Despite advancing to the semi-finals of the Heineken Cup against Biarritz the following season, disaster was to hit Franklin’s Gardens as they were relegated to National League One.

The Fall From Grace

Beating London Irish on the final day 27-22 would not be enough; no one celebrated this first league win since December. By defeating Saracens on the final day, Worcester Warriors had condemned Northampton to life in the second tier.

This makes it sound far more simplistic than it truly was. Northampton’s problems had materialised long before it came down to a final day gun-slinging shootout with the other relegation candidates Worcester Warriors. They had the same number of wins and draws as Worcester but lost out on losing bonus points, finishing bottom of the table.

Throughout the season Carlos Spencer had been accused of showboating – but many feel that contrary to this, it was an unfortunate by-product of having a player of such vision and guile reduced to making everything happen while those around him stood and watched with blank faces instead of running the lines he had been accustomed to in the shirts of the Auckland Blues and New Zealand.

Club captain Bruce Reihana pledged that the club would ‘bounce back’, and a restructuring behind the scenes and in playing style saw then England Saxons coach Jim Mallinder take over as head coach and Director of Rugby, with former players Dorian West and Paul Grayson filling the assistant coach roles. Till now, Northampton had been considered a smash and grab style team, not dissimilar to the South African approach – but even with the imaginative and mercurial Carlos Spencer pulling the strings at fly-half, they couldn’t shake the fact that they played a predominately power style that lacked the subtleties necessary to close out tight games.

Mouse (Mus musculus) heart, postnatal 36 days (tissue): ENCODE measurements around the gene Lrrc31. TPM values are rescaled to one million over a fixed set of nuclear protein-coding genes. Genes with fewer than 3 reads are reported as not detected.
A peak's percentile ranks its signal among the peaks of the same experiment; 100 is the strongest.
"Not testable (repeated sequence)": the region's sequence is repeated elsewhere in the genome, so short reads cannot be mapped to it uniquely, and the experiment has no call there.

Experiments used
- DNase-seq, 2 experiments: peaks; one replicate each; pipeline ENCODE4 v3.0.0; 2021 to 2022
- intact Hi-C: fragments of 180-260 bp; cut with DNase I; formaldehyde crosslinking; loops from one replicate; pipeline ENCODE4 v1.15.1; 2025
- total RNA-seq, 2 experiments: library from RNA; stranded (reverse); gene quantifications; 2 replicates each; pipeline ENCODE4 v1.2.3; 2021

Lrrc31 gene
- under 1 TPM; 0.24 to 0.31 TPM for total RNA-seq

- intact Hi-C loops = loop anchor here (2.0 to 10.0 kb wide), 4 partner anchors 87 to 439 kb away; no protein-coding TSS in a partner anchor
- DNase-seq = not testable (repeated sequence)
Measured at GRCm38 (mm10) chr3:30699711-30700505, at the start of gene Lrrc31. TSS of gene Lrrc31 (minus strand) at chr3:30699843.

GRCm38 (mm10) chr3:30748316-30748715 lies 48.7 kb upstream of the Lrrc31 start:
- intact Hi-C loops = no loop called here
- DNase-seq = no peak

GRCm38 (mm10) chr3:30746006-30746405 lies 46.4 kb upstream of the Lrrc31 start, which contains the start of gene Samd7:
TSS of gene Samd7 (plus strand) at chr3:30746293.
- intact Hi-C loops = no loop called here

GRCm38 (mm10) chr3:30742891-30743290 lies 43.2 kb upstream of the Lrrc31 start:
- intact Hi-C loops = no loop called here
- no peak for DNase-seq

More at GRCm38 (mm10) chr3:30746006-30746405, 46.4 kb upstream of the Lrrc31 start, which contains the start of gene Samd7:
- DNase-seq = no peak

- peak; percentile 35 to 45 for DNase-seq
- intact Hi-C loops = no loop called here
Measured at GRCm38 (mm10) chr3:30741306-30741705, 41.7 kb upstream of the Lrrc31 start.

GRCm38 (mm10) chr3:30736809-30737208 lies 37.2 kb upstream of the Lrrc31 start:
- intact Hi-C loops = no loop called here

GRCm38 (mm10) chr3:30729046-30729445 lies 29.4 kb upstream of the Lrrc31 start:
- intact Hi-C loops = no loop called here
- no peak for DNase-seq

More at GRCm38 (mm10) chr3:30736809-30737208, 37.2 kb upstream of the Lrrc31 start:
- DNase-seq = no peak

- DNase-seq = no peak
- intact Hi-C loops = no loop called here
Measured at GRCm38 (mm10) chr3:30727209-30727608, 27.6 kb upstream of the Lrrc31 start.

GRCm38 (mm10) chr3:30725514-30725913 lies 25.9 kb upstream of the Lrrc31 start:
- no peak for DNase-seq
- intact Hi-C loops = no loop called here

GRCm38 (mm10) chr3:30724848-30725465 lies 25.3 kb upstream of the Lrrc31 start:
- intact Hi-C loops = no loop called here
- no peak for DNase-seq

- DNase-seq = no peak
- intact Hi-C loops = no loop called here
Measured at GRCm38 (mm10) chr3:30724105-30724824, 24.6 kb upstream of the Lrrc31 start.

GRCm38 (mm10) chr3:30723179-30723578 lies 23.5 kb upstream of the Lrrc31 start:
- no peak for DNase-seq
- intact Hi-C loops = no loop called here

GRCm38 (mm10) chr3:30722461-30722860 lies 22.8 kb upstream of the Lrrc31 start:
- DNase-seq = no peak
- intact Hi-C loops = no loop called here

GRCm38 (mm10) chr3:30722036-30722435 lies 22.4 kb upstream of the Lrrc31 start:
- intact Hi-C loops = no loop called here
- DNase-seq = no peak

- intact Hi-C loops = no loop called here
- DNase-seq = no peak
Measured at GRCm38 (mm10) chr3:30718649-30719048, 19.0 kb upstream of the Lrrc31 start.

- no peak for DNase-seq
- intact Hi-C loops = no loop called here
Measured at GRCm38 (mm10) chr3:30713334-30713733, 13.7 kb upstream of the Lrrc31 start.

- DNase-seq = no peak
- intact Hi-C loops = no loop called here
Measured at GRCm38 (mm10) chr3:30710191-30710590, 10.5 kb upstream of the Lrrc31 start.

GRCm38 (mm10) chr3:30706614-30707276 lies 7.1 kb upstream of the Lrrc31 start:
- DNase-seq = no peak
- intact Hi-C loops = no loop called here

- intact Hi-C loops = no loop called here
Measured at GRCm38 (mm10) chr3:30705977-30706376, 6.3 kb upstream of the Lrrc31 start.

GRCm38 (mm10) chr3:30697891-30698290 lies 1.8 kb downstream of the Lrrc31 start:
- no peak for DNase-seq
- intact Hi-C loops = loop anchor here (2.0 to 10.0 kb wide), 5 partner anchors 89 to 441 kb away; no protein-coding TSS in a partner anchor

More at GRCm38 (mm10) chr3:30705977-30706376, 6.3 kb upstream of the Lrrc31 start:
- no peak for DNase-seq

Players such as World Cup winners Ben Cohen and Steve Thompson left the club with some choice words to say about how they believed things had gone over the course of the previous season, and how the club was being run behind the scenes.

After just a few games in charge, Jim Mallinder and Dorian West had altered the culture and brought a renewed optimism back to the Franklin’s Gardens faithful. The club would ensure promotion as early as March after victory against second placed Exeter Chiefs on the 22nd, and they kept their focus and resolve to ensure that they would remain unbeaten for the season, much as they had in their previous ‘demolition tour’ of the second tier. This also meant they would return to the Premiership at the first time of asking, pulling off a better season than previously relegated Harlequins. To further boost the club’s spirits, they also beat Exeter 24-13 in the EDF Energy Trophy at Twickenham – icing an already sweet cake!

Chris Ashton set a then English League record of 39 tries in a season (although this is now held by Phil Chesters with 70 in National League Two South in 2010-11, but that’s a story for another day!).

Exeter Chiefs, perennial bridesmaids at this point, would finish second, 26 points behind the Saints.